Objective. To determine the compliance of middle school-aged babysitters with national recommendations for emergency preparedness and safety practices. Patients and methods. A prospective, self-administered questionnaire-based study was conducted at 3 middle schools in central Pennsylvania. Results. A total of 1364 questionnaires were available for analysis. Responding babysitters (n = 890) reported previous training that included babysitter (21%), first aid (64%), and cardiopulmonary resuscitation (59%) training. Reported unsafe babysitter practices were leaving a child unattended (36%) and opening the door to a stranger (24%). The most common emergency experience encountered by responding babysitters included cut or scrape (83%), burns (28%), and choking (14%). Ten percent of responding babysitters have activated the 911 system. Conclusions. Middle school-aged babysitters will likely encounter common household emergencies and therefore benefit from first aid training; however, very little difference in safety knowledge was found between trained and untrained babysitters, suggesting modifications in babysitter training programs may be required.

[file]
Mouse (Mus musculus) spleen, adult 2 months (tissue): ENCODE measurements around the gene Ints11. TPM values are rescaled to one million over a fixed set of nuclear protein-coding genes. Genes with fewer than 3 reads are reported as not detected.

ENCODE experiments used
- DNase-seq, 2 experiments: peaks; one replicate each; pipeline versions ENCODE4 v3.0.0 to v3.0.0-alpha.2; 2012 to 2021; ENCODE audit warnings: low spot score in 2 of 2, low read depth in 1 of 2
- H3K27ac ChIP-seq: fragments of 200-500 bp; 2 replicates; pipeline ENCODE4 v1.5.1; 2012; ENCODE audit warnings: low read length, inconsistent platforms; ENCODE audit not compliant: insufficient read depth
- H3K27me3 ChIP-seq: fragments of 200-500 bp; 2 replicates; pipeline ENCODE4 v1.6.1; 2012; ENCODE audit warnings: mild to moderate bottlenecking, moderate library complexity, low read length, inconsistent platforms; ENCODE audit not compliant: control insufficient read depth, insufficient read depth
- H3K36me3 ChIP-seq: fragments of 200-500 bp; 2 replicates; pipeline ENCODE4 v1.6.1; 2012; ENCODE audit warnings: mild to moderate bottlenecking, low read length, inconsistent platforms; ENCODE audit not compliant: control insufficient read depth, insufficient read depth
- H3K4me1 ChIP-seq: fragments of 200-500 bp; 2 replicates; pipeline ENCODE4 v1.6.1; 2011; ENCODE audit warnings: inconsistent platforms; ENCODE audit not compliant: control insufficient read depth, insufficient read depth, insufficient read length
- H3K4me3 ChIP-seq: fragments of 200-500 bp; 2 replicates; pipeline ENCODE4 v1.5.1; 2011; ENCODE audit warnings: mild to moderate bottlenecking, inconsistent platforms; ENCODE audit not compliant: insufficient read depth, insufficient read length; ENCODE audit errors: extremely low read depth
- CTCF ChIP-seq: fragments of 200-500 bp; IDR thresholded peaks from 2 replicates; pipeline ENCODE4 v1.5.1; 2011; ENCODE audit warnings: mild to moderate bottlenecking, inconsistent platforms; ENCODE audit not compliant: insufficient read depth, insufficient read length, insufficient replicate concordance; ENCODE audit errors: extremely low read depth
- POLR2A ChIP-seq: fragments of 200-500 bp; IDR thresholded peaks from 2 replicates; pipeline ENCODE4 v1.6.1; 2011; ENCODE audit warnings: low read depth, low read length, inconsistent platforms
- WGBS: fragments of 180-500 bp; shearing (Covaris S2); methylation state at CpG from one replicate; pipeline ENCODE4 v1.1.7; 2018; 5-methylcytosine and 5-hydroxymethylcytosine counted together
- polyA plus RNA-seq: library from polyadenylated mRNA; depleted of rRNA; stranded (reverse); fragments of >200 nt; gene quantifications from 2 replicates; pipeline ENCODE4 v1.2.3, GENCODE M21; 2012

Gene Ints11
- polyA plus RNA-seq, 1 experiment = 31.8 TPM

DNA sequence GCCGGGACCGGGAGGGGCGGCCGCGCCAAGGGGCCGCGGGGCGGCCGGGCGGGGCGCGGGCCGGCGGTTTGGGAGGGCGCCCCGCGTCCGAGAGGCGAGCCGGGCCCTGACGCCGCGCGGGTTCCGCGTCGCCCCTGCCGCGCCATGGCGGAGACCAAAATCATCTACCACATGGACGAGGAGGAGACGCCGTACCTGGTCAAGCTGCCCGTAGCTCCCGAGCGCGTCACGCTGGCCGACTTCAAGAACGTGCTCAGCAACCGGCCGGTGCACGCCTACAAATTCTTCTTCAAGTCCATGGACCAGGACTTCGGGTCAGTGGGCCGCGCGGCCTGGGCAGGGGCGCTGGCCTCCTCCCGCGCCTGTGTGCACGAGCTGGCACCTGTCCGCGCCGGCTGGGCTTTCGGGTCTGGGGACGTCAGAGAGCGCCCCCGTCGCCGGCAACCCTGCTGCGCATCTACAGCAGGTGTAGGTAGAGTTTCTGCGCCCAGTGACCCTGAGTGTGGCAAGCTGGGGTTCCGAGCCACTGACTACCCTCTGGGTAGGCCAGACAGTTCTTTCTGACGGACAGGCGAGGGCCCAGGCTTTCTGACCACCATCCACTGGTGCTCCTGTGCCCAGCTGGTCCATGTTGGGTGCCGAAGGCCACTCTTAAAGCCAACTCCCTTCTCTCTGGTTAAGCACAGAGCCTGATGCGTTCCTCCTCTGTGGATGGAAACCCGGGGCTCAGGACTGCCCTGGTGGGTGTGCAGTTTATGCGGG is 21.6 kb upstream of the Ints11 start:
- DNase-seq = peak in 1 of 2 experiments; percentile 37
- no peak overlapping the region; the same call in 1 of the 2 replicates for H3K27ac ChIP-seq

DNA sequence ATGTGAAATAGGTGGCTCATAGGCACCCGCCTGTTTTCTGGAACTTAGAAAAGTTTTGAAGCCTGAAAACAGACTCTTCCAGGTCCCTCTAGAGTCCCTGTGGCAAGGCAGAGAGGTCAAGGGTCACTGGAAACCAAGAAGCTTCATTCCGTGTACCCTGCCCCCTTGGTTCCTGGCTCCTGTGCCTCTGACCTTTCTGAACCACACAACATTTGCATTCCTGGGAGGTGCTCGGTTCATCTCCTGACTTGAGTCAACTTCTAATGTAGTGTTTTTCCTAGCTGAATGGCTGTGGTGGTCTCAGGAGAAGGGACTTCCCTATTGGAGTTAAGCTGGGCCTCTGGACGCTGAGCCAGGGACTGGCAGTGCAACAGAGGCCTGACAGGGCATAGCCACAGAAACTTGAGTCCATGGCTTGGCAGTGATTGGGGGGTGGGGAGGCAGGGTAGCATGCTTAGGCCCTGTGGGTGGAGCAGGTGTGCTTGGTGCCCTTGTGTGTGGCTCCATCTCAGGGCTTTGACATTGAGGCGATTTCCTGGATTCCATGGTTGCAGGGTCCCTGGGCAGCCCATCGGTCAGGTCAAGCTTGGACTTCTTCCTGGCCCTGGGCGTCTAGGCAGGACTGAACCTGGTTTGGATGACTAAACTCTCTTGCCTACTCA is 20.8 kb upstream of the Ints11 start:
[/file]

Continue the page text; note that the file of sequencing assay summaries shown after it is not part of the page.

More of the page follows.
All Science Journal Classification (ASJC) codes
- Pediatrics, Perinatology, and Child Health